I use these terms to describe a wine’s increasing ability to express essences (in the sense of ‘essential oils’).  If a Riesling, for example, begins its life redolent of fresh lilac blossom, green apple and mint, and five years later reminds one of macadamia nut oil, sesame, rosemary, soy, and chili flake – as often happens – I would say that it underwent a ‘secondary’ change, as one ‘set’ of flavors & aromas became another, more ‘essential’.  If after another 10 years it begins to show truffle, freshly turned humus, roasted coffee bean, even mocha, it would have turned ‘tertiary’, and perhaps be nearing the end of its life.

screw-cap vs. cork

The jury’s still officially out on this one, but I have yet to see a strong difference between mature wines in screw-cap vs. cork… If anything, a slightly slower development in screw-cap.

do wines improve over time?

Perhaps too generously, I tend not to consider a wine ‘improving’ over time, but rather, strictly ‘changing’.  Positive or negative, this change is nearly always interesting; sometimes the pleasure is more cerebral, sometimes more physical, sometimes -ideally – a mix of both.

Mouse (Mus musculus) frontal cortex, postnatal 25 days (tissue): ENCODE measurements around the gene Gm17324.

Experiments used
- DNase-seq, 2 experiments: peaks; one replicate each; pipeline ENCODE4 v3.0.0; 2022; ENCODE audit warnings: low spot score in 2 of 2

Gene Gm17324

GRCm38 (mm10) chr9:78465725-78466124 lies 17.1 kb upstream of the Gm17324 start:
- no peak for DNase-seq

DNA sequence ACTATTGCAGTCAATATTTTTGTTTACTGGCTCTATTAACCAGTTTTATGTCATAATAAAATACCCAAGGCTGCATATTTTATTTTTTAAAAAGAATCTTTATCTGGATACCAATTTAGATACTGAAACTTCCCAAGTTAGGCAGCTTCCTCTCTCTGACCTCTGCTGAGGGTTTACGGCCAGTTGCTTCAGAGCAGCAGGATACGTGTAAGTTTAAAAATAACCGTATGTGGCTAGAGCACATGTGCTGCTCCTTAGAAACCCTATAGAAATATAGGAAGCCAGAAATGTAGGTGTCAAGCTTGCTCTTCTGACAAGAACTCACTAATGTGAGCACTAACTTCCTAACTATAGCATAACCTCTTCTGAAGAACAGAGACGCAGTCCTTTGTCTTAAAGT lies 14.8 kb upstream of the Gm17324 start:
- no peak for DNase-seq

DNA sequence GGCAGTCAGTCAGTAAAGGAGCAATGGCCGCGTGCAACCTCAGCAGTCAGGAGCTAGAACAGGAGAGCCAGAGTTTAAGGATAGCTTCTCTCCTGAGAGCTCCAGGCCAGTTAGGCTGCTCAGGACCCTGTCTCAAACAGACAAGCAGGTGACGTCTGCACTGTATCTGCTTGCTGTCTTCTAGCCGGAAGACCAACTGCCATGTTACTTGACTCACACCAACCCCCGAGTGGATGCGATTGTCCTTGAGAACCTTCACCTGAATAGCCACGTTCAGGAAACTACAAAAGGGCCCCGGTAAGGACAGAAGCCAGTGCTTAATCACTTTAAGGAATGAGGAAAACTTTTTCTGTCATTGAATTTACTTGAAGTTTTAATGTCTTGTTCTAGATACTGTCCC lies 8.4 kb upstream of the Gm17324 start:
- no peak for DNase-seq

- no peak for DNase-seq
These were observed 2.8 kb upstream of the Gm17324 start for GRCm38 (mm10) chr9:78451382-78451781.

We currently offer a host of affordable older vintages at their prime; most are recent acquisitions.  A short list includes:

1999 Savennieres (France), 1990 Roter Veltliner (Austria), 1995 Riesling Auslese (Germany), 1981 Rioja (Spain), 1997 Sauternes (France), 1995 Champagne (France), 1994 Zinfandel (California), 2002 Collio Bianco (Italy), 1997 Barolo (Italy), 1998  Aghiorghitiko blend (Greece)… And signally, a 1985 Salon Champagne which is showing better than ever; I tasted it again with colleagues on 5 December 2012, and its lively evocation of oyster shell, parmesan, and truffle reminded me of Terry Theise’s observation that “aged Champagne reverts back to its essential wine”; it conveys something very fundamental and grounding.

Enjoy these wines now; each provides a very unique, sensible experience of time.

- jeremy quinn